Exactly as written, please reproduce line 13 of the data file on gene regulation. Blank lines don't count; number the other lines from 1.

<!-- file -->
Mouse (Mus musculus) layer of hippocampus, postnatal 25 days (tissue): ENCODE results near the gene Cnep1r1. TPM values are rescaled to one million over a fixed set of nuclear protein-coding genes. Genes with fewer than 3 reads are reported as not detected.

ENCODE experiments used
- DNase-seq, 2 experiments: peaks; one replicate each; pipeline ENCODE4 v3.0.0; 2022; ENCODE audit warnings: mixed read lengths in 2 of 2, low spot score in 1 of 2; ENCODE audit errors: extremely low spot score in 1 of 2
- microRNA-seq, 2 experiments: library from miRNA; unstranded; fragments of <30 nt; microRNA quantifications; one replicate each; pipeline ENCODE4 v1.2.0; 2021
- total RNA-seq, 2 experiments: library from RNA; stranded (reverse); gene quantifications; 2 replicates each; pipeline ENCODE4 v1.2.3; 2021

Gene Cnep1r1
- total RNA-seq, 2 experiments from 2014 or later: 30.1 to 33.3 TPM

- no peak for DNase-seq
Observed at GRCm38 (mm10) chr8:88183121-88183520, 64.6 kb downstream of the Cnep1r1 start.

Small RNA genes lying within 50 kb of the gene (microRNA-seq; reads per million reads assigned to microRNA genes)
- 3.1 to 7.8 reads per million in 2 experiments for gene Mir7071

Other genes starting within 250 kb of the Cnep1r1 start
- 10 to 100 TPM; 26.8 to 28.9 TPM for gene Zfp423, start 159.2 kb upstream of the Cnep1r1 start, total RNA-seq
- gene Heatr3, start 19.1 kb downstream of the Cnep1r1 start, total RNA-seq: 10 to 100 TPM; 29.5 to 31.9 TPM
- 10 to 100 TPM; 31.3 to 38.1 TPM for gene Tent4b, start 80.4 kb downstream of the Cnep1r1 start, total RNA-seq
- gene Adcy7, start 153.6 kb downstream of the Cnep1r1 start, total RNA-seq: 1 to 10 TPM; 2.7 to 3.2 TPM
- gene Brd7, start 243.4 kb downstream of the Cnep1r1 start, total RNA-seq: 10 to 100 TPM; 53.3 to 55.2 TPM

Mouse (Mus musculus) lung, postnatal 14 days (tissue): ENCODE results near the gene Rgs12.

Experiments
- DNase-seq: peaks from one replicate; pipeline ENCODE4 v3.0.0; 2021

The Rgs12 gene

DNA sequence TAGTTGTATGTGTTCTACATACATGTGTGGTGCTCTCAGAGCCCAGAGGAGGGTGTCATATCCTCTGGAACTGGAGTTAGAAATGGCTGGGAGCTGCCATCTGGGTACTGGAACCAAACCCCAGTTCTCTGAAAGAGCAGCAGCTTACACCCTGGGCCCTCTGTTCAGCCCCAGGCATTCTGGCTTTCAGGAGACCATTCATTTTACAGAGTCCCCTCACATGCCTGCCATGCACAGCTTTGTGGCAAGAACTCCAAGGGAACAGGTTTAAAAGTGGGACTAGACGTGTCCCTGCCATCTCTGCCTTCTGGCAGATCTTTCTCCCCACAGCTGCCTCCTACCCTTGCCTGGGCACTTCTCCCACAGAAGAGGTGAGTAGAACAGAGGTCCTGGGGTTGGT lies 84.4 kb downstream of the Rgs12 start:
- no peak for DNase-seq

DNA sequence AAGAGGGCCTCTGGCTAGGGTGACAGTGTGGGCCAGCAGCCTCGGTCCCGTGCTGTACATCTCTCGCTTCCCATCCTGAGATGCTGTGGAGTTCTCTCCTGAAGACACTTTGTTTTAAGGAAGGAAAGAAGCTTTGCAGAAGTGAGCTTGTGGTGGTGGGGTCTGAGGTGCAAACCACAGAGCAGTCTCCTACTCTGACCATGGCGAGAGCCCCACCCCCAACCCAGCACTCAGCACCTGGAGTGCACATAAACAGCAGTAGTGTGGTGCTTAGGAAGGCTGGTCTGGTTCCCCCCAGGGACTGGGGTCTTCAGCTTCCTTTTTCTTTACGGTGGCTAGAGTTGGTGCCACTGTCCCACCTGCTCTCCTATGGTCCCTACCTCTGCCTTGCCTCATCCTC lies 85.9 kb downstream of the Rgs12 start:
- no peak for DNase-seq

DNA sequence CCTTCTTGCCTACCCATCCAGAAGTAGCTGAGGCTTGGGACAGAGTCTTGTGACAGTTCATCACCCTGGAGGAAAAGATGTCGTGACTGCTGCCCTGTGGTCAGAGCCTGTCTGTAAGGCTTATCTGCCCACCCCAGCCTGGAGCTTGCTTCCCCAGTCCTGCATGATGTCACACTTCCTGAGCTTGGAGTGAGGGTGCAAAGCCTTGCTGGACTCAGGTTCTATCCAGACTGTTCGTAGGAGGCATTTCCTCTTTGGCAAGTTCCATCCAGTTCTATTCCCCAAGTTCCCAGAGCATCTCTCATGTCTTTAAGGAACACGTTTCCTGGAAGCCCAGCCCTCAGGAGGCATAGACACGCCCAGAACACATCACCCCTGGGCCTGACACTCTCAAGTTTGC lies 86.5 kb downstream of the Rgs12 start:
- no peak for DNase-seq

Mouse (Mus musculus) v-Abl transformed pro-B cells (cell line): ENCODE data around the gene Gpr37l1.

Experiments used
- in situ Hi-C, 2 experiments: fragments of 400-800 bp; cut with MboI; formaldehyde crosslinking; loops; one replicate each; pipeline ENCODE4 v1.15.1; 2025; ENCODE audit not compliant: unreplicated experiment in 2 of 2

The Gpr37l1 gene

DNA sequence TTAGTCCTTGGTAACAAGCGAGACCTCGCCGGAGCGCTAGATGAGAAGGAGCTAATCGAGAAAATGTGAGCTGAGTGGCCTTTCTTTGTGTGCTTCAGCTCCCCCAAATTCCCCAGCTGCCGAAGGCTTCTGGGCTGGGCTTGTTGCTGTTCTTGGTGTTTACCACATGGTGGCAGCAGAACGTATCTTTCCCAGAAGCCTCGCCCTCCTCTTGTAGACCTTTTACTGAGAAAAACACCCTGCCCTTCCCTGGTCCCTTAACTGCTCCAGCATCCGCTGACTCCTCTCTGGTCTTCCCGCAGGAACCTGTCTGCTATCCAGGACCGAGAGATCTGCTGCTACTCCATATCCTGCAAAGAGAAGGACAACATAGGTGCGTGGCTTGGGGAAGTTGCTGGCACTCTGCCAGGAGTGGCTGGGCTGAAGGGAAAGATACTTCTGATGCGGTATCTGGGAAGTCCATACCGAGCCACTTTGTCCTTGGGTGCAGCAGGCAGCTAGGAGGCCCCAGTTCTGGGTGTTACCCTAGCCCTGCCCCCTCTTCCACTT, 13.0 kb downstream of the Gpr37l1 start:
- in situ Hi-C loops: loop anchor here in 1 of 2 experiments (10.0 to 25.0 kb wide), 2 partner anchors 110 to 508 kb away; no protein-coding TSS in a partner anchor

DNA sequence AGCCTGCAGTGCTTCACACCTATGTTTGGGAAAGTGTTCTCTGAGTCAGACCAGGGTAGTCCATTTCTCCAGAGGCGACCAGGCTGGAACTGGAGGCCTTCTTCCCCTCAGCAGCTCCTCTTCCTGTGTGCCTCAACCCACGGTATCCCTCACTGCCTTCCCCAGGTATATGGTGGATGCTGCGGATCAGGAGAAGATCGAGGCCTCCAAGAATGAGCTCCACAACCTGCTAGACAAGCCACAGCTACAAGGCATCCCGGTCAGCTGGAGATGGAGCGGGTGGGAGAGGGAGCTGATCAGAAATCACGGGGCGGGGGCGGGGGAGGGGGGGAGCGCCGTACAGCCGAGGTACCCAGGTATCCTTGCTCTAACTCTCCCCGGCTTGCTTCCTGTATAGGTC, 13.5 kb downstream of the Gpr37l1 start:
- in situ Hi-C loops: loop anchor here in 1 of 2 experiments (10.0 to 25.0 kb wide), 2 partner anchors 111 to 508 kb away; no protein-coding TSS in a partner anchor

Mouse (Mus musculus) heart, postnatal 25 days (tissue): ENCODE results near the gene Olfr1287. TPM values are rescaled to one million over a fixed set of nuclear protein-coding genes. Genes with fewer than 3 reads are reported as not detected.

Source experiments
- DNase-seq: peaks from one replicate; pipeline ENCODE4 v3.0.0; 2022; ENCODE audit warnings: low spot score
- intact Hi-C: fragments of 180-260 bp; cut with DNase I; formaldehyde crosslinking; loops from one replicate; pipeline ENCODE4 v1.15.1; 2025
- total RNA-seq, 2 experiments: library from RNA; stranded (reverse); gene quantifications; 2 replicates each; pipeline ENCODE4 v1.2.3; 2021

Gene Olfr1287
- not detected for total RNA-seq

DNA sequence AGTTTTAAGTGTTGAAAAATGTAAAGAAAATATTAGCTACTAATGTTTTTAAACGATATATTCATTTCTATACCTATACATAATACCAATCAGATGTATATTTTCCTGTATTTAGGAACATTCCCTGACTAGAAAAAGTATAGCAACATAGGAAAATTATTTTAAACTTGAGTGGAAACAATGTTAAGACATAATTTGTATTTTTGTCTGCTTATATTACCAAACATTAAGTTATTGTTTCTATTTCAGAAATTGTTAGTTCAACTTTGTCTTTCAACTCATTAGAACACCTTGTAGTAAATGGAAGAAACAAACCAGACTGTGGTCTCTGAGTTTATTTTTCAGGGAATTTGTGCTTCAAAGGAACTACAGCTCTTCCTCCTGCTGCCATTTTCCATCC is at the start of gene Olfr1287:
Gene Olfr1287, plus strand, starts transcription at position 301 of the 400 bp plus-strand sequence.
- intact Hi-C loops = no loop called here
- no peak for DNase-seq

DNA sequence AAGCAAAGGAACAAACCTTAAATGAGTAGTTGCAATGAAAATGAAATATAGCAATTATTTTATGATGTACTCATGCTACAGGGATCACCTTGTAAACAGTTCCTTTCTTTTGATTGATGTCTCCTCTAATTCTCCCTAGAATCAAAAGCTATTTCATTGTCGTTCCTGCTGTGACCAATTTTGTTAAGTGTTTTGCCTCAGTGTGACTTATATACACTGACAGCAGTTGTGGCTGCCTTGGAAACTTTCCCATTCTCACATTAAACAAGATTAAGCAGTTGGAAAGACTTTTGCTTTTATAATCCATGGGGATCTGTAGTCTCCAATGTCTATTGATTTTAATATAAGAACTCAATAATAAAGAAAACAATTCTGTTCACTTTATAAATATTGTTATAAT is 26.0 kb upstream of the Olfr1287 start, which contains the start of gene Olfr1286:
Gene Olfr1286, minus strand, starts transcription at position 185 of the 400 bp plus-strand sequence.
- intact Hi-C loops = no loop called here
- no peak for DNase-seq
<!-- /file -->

- 10 to 100 TPM; 26.8 to 28.9 TPM for gene Zfp423, start 159.2 kb upstream of the Cnep1r1 start, total RNA-seq